The first BC Beat was planned for Spring of 2011. I reached out to inventive, hungry, active choreographers to see if they were interested. At the time, advanced tickets were not sold online, so we really didn’t know if people would show up. It turned out to be an amazing with so much support from the community. Right away, people were asking about the next one. I planned the Fall 2011 BC Beat while working in Shanghai, and thus, it became a semi-annual showcase. Speed ahead to Fall 2015, BC Beat sold out online before any tickets could even be sold at the door.
How was getting choreographers to participate?
One of the most amazing things about being a choreographer in musical theatre is collaboration. You’re in communication with writers, directors, composers and more. With BC Beat, choreographers are given an opportunity to exercise instinct, to develop their own voice, style and tone, and to evolve an idea or story that inspires them. It’s an exercise that is not always available to choreographers. Thus, in addition to exposure, there are many reasons why participating in BC Beat is a draw for choreographers.
What are your aspirations as a choreographer?
As a choreographer, I love collaborating and creating. My instincts are narrative-driven, so connecting with stories, composers, and writers who are curious and excited about movement in the development process is a major focus of mine. For over two years, I’ve made it a priority with the help of collaborator and producer, Justin Nichols. And the efforts have connected me with Matte O’Brien, Matt Vinson, Drew Gasparini, Adam Gwon, Ty Defoe, Ethan Andersen and more--we’ve taken new songs, new musicals into studios, parks, restaurants and more to workshop style and tone of movement as a storytelling vehicle with amazing Broadway artists. In each experience, communication is developed, as well as an understanding and appreciation for dance in the creative process. As a choreographer, I look forward to a myriad of projects, challenges, and unknowns that come from being a part of cohesive creative teams.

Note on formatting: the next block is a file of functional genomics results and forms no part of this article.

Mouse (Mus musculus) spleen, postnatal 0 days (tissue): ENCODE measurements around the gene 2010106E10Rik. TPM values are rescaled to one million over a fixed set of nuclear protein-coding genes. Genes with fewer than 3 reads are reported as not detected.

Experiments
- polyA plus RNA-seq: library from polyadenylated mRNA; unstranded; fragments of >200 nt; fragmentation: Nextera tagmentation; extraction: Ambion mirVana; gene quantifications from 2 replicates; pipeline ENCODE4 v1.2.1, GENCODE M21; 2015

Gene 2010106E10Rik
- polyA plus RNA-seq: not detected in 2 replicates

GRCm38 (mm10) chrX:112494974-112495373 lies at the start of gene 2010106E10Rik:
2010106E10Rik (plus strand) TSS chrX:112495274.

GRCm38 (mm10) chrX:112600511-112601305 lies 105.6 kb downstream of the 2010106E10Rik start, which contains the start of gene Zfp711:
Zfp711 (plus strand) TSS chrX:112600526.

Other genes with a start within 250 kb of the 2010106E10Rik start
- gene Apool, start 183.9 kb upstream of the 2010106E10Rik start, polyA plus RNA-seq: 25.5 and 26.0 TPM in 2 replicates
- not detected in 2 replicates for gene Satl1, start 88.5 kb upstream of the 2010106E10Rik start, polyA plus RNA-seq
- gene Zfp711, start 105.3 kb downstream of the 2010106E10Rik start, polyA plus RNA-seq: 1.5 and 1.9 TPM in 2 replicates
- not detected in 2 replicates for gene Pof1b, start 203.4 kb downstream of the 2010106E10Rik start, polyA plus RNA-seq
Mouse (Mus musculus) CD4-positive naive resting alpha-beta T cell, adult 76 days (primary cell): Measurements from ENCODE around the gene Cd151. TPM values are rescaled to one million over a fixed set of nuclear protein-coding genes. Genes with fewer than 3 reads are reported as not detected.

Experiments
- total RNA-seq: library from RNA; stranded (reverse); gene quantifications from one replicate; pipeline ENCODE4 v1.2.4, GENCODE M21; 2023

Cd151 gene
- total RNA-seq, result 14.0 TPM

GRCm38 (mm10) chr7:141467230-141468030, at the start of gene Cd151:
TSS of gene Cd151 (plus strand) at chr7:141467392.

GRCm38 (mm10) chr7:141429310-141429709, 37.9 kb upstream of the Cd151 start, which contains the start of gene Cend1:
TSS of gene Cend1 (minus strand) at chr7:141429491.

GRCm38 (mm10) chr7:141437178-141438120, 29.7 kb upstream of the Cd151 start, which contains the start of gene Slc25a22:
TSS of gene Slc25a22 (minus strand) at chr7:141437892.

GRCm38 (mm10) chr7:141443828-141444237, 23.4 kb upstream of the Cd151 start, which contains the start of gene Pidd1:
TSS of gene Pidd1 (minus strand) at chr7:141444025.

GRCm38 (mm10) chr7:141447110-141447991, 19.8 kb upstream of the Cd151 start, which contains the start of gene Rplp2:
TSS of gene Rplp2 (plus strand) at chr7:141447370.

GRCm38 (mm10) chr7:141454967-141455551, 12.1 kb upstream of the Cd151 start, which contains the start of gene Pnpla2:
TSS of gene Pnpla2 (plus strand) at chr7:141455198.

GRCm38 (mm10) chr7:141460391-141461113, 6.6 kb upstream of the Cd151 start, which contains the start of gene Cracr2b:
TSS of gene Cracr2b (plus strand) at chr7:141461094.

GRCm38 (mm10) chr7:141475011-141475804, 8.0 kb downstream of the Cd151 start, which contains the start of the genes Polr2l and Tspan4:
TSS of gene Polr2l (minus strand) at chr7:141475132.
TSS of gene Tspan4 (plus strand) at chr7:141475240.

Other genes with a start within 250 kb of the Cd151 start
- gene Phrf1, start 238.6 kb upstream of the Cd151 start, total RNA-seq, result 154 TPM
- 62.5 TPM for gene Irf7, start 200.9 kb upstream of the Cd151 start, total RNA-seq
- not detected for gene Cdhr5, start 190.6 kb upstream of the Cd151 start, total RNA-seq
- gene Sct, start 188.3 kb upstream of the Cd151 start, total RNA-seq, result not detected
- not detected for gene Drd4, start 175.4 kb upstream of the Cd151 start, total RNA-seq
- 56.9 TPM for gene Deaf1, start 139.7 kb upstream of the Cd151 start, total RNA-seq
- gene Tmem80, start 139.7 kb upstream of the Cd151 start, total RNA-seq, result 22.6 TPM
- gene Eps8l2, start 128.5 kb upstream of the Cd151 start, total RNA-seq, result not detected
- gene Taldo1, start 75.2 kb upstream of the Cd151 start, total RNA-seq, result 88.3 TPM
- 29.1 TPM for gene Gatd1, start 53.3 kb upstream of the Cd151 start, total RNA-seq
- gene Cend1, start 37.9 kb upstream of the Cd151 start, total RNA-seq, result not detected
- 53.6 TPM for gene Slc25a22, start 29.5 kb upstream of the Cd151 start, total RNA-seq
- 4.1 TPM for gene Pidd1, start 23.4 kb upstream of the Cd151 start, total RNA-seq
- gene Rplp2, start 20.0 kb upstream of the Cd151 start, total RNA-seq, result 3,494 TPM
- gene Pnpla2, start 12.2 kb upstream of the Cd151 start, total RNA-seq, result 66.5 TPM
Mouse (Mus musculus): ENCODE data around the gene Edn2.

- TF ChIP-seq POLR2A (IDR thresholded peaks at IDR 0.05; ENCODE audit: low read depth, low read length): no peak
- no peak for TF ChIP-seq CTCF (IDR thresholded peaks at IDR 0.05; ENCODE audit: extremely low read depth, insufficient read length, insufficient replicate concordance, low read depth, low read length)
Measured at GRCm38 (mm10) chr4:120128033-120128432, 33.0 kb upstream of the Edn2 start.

What are your some of your favorite parts about living in the city?
My husband and I love living in Brooklyn. We love our neighborhood, the food, people, parks, and activities. We rock climb together, and it’s a block away. Soccer, yoga, tennis, running. We’re very active. The chefs and restaurant owners on the corner created the menu and food for our wedding. It’s a neighborhood of friends. And everybody who’s in the city is here because they’re absolutely passionate. They’re doing what they love, and it fuels the soul to be around people who are inspired.
What would be your number one advice?
Exercise instincts. When I am collaborating with dancers or singers, I want to know that their instinct is grounded, developed, real, and that no one’s pushing in certain ways or trying to be something that they’re not. It’s beyond being an individual. It’s instinct. Furthermore, communicating your instinct also takes time and exercise. It’s not something that is necessarily there from the beginning. Develop and exercise your instinct and know how to communicate it. Breathe, be real, and be supportive of whomever you’re around. If you have a chance to work with people or even just walk down the street, be positive, be supportive, be excited. You’re going to end up doing something together.
I think it’s easy for performers to fall into having overtly competitive spirit in this industry.
How do you think people could turn that into collaborative energy?
Well, that edge, that drive is necessary. There has to be some sort of competitiveness to you to get out of bed early and go to the gym or go to the yoga class before your audition. You need that spark. And when you land the job, trust that the next job is coming from the one you have in the moment. The people who can collaborate in the room--who are kind, consistent, and can communicate and be open to collaboration--are going to get the next job immediately. It’s energy—it’s in your eyes and in the way you communicate on a daily basis.
Is there any last thing you want to share with the world?
I am wearing my mom’s red Capezio t-shirt. She wore it as a dancer and when she had me. Thank you mom and dad for all your support, encouragement, and confidence in my passion to dance, create, and build community.